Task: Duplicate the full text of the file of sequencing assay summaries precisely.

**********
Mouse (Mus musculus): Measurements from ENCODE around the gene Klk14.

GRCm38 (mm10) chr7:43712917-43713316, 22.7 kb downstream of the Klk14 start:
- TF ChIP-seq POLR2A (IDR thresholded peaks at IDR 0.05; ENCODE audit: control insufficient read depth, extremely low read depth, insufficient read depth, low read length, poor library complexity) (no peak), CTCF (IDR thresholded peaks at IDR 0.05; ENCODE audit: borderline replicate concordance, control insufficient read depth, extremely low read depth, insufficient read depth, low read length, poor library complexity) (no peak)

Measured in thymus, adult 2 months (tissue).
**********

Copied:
Mouse (Mus musculus): Measurements from ENCODE around the gene Klk14.

GRCm38 (mm10) chr7:43712917-43713316, 22.7 kb downstream of the Klk14 start:
- TF ChIP-seq POLR2A (IDR thresholded peaks at IDR 0.05; ENCODE audit: control insufficient read depth, extremely low read depth, insufficient read depth, low read length, poor library complexity) (no peak), CTCF (IDR thresholded peaks at IDR 0.05; ENCODE audit: borderline replicate concordance, control insufficient read depth, extremely low read depth, insufficient read depth, low read length, poor library complexity) (no peak)

Measured in thymus, adult 2 months (tissue).